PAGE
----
Rousimar Palhares was recently fired by the UFC and suspended by the Brazilian Athletic Commission on MMA (CABMMA) following his win over Mike Pierce at UFC Fight Night 29 on Oct. 9 in Brazil.
His termination and 120-day suspension stem from Palhares failing to immediately release the heel hook hold that he used to finish Pierce 31 seconds into the opening round. Pierce tapped out and the referee jumped in to stop the fight before Palhares eventually released the hold.
Pierce reportedly suffered ligament damage to his left knee and ankle as a result.
Palhares was also suspended for 90 days for a similar incident following his UFC 111 bout with Tomasz Drwal. He finished Drwal with his patented heel hook, but failed to release the hold in a timely fashion.
Despite the UFC terminating his contract and CABMMA’s suspension, many in the social media sphere seemed to think a fighter of Palhares’ caliber would quickly emerge with a new promotion, but that may not happen as quickly as many thought.
One significant promotion that is taking a hands-off approach to Palhares is the MMA World Series of Fighting, whose president, Ray Sefo, said on Monday that they currently have no interest in signing him.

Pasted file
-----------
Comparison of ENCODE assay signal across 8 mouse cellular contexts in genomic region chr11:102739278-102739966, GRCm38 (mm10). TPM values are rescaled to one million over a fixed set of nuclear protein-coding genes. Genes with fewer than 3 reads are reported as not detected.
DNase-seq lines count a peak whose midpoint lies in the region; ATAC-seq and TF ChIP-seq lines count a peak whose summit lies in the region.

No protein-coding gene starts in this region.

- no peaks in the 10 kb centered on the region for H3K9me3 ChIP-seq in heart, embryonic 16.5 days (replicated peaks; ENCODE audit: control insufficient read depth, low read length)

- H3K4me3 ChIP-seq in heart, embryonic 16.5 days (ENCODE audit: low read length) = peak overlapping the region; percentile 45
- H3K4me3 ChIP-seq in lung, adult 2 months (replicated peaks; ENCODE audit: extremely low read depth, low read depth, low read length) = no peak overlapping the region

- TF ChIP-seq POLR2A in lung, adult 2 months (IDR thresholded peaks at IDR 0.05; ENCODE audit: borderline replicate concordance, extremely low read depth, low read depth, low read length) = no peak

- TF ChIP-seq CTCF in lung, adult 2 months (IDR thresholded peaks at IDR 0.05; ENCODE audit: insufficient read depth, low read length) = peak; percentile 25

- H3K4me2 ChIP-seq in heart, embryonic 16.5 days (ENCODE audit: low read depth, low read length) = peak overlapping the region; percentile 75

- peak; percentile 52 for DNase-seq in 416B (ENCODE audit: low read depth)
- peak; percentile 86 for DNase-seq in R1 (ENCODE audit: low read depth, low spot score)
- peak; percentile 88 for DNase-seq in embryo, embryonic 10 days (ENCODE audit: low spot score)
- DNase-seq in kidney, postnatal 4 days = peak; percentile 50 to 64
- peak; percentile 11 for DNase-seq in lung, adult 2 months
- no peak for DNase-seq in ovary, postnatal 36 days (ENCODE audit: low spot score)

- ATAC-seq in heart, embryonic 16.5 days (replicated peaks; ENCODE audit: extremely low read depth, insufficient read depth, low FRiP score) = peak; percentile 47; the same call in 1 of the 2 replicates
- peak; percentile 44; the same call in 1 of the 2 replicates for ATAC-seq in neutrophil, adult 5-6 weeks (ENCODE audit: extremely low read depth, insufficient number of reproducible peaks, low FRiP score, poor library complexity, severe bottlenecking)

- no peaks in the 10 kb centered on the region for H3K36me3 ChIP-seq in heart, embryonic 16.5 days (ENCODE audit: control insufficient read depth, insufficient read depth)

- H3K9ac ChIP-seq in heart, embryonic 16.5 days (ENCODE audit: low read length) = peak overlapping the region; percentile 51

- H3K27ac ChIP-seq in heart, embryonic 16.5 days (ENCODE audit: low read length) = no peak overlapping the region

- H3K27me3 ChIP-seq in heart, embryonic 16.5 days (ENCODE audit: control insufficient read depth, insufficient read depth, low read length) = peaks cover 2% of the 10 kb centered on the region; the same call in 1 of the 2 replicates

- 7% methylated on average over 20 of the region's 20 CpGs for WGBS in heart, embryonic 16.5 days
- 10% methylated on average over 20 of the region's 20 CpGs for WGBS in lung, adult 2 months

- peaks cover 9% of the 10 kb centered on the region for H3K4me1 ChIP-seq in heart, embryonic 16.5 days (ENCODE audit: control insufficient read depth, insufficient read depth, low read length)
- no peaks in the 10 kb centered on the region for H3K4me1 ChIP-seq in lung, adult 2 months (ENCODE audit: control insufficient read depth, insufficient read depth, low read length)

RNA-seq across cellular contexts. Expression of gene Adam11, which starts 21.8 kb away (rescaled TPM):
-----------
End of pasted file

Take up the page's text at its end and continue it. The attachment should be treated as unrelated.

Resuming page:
“His past is not good,” explained Sefo. “The team and I have talked about it. He needs to probably seek some sort of help or talk to somebody, a psychiatrist or whatever, that can help him get away from hurting fighters.
“Until he does that, we won’t look at signing him anytime soon or anything like that.”
Former UFC title contender and current WSOF welterweight Jon Fitch is in full agreement with the stance of his current employers, pointing out that Palhares’ reputation for not releasing the dangerous submission stretches outside his time in the Octagon.
Fitch said he would not accept a fight with Palhares unless he first proves that he has changed his ways.
“He would have to definitely prove that he is no longer out there trying to cripple people after the fight is over,” said Fitch.
Fitch pointed to his own teammate, Mike Kyle, who was rightfully condemned for continuing to punch and kick Brian Olsen after the referee tried to stop their WEC fight in May of 2006.
Kyle has since cleaned up his act and continued his fighting career without further incidents of that nature.
Fitch said that for Palhares, however, there is too much of a history of incidents to take the fighter at his word that he never intended to hurt Pierce, and that it wouldn’t happen again.
“For Palhares, it seems to be a recurring thing,” said Fitch. “It’s happened twice in the UFC, and in his grappling matches it’s happened a number of times.
“It’s just not what our sport is. I mean, we’re trying to beat each other up, but when somebody concedes and gives up, you don’t continue to crank on the submissions. You can end somebody’s career that way. It’s just uncalled for.”